Windows Forms Security
Windows Forms features a security model that is code-based (security levels are set for code, regardless of the user running the code). This is in addition to any security schemas that may be in place already on your computer system. These can include those in the browser (such as the zone-based security available in Internet Explorer) or the operating system (such as the credential-based security of Windows NT).
In This Section
- Introduction to Security In Windows Forms
- Briefly explains the .NET Framework security model and the basic steps necessary to ensure the Windows Forms in your application are secure.
- Secure File and Data Access in Windows Forms
- Describes how to access files and data in a semi-trusted environment.
- Secure Printing in Windows Forms
- Describes how to access printing features in a semi-trusted environment.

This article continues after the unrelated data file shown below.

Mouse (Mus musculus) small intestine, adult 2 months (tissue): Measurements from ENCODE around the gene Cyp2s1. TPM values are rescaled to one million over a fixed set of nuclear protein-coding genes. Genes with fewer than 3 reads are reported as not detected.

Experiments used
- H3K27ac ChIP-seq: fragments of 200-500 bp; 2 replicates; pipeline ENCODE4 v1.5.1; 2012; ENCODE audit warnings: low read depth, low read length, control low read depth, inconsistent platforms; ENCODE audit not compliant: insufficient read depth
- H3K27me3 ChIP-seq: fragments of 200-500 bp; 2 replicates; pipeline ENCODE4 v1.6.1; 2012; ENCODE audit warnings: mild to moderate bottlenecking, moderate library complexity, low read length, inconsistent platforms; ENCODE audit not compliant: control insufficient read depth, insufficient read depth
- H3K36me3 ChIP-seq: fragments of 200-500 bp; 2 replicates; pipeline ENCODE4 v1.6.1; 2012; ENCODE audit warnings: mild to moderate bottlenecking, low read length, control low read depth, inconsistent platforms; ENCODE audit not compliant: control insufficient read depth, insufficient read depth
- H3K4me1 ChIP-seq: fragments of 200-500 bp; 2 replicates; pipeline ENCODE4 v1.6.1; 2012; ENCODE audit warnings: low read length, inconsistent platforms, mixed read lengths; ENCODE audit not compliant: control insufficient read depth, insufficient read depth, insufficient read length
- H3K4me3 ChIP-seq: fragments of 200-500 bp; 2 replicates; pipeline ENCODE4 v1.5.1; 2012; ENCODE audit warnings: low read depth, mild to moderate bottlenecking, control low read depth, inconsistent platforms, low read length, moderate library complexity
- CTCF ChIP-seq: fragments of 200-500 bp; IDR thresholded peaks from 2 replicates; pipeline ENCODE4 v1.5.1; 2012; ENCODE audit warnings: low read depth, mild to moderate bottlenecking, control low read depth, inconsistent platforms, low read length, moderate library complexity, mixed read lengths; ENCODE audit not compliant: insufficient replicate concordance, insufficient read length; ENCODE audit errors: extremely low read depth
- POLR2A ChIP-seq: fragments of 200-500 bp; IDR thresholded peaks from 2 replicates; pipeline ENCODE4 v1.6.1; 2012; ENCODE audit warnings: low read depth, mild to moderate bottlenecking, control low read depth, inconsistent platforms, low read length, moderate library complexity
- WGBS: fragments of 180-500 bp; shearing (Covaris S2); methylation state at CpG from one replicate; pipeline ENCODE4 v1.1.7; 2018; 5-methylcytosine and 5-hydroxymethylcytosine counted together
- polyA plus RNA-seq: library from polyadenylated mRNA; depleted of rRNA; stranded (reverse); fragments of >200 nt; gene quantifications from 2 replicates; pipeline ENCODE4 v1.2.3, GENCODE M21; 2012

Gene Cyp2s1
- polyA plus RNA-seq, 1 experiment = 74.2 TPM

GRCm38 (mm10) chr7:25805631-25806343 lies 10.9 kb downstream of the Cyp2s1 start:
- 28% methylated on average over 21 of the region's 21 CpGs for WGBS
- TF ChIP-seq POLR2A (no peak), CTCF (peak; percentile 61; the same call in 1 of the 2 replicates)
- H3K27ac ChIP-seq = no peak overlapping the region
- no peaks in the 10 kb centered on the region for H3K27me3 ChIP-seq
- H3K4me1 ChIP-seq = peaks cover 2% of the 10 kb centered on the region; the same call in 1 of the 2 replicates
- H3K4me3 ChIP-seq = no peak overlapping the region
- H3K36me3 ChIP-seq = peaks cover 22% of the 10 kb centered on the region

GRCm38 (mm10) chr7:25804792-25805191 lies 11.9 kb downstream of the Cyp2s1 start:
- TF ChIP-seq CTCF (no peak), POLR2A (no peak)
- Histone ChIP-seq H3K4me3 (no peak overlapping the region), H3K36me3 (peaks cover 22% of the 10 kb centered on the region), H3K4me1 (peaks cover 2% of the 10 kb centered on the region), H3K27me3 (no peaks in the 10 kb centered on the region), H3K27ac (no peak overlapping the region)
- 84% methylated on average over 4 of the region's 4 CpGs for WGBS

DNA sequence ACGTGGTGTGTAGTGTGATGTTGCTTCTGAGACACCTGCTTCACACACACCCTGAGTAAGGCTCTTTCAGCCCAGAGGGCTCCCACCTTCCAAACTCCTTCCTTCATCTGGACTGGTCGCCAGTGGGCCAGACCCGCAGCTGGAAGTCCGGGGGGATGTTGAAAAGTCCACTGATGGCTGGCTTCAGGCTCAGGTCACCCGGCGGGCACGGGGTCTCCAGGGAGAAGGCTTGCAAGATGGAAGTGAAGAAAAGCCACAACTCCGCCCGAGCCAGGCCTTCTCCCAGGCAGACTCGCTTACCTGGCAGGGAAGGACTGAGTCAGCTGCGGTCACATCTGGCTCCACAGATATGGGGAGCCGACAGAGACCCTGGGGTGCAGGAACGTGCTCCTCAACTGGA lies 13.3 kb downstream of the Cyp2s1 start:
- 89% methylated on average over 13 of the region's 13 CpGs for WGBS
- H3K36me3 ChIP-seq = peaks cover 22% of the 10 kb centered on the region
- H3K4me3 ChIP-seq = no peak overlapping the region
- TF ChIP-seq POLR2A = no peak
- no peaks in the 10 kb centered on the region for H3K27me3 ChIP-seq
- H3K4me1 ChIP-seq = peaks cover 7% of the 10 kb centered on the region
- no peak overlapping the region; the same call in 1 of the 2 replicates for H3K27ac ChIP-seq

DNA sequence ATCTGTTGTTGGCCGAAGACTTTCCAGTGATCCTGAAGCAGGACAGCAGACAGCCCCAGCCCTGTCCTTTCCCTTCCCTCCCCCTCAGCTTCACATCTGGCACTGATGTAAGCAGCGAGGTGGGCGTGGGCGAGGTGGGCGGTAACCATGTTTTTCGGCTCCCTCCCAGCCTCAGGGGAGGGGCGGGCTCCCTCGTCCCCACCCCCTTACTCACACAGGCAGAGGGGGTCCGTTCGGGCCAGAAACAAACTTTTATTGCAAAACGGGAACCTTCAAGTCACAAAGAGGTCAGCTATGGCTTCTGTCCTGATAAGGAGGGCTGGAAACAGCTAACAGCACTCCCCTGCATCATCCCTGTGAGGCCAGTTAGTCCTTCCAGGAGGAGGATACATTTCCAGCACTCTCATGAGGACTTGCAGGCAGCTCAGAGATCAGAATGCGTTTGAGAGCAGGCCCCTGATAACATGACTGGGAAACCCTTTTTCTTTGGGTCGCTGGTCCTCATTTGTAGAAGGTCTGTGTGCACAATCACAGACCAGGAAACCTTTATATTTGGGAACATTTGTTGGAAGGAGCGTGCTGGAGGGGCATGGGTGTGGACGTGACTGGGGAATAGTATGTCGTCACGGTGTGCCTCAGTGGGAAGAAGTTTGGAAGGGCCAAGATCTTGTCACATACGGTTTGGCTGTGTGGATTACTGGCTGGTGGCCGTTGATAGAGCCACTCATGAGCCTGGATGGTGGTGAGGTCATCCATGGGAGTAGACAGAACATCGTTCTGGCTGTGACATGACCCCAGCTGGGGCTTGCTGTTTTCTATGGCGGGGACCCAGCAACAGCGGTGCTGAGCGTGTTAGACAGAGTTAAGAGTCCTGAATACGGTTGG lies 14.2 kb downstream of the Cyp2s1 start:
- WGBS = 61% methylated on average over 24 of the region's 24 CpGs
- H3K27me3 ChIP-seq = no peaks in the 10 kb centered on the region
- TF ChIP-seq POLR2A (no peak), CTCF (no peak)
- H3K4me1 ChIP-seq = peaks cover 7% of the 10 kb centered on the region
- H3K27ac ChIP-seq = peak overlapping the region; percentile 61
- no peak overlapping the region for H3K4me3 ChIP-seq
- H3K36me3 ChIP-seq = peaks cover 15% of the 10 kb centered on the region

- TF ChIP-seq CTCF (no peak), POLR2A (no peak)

- Additional Security Considerations in Windows Forms
- Describes performing window manipulation, using the Clipboard, and making calls to unmanaged code in a semi-trusted environment.
- Default Security Policy
- Lists the default permissions granted in the Full Trust, Local Intranet, and Internet permission sets.
- General Security Policy Administration
- Gives information about the administering the .NET Framework security policy and elevating permissions.
- Dangerous Permissions and Policy Administration
- Discusses some of the.NET Framework permissions that can potentially allow the security system to be circumvented.
- Secure Coding Guidelines
- Links to topics that explain the best practices for securely writing code against the .NET Framework.
- Requesting Permissions
- Discusses the use of attributes to let the runtime know what permissions your code needs to run.
- Key Security Concepts
- Links to topics that cover the basic aspects of code security.
- Code Access Security Basics
- Discusses the basics of working with the .NET Framework run time security policy.
- Determining When to Modify Security Policy
- Explains how to determine when your applications need to diverge from the default security policy.
- Increasing Permissions
- Explains how to increase the permissions granted to your application's assemblies.
- Deploying Security Policy
- Discusses the best manner for deploying security policy changes.